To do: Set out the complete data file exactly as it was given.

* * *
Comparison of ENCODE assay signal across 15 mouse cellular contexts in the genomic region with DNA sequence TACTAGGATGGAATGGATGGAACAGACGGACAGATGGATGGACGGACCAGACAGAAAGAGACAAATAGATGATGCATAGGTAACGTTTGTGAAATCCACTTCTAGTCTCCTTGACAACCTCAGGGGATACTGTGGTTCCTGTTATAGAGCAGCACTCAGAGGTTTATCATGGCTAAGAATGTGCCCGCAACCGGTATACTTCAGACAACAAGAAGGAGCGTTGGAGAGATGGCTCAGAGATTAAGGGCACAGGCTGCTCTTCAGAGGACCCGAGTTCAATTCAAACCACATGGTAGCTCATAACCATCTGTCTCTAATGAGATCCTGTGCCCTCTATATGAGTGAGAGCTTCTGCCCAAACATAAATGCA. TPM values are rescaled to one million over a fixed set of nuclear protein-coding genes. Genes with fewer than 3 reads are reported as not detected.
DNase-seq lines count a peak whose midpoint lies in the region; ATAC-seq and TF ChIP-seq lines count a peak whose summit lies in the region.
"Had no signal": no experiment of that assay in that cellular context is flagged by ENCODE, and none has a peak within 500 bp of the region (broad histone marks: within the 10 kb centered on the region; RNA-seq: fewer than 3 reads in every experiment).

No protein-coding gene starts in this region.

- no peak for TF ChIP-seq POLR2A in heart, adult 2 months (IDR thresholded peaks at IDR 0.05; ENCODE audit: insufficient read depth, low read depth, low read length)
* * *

Comparison of ENCODE assay signal across 15 mouse cellular contexts in the genomic region with DNA sequence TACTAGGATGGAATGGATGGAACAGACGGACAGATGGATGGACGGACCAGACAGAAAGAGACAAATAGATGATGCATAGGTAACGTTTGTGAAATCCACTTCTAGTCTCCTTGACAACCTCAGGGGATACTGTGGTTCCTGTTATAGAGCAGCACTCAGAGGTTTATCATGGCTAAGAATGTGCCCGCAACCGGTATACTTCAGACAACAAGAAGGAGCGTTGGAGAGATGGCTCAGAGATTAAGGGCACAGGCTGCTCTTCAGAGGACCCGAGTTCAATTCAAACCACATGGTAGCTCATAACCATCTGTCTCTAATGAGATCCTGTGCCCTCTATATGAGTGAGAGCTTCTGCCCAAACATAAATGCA. TPM values are rescaled to one million over a fixed set of nuclear protein-coding genes. Genes with fewer than 3 reads are reported as not detected.
DNase-seq lines count a peak whose midpoint lies in the region; ATAC-seq and TF ChIP-seq lines count a peak whose summit lies in the region.
"Had no signal": no experiment of that assay in that cellular context is flagged by ENCODE, and none has a peak within 500 bp of the region (broad histone marks: within the 10 kb centered on the region; RNA-seq: fewer than 3 reads in every experiment).

No protein-coding gene starts in this region.

- no peak for TF ChIP-seq POLR2A in heart, adult 2 months (IDR thresholded peaks at IDR 0.05; ENCODE audit: insufficient read depth, low read depth, low read length)